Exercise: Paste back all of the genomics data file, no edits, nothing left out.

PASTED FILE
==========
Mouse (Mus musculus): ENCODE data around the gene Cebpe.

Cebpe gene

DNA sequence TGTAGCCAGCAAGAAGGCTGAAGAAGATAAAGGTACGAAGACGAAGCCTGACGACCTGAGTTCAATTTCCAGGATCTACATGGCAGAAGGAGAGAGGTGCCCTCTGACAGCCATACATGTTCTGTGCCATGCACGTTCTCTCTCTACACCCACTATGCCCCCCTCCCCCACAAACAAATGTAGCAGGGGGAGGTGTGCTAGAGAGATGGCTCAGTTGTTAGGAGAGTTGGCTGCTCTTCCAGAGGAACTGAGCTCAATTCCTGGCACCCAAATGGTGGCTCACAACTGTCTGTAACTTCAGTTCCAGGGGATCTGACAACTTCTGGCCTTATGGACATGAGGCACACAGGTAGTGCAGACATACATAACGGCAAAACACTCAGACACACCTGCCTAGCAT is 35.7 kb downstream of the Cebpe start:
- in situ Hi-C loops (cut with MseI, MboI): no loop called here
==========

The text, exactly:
Mouse (Mus musculus): ENCODE data around the gene Cebpe.

Cebpe gene

DNA sequence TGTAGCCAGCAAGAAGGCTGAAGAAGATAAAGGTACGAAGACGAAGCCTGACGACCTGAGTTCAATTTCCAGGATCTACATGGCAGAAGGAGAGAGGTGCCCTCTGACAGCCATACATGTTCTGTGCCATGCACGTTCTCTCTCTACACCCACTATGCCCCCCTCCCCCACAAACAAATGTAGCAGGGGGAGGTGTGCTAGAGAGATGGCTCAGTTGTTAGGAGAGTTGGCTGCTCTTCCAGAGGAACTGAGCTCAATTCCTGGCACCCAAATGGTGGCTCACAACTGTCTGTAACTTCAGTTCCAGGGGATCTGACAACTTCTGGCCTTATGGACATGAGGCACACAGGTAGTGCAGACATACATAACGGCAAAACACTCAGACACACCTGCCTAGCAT is 35.7 kb downstream of the Cebpe start:
- in situ Hi-C loops (cut with MseI, MboI): no loop called here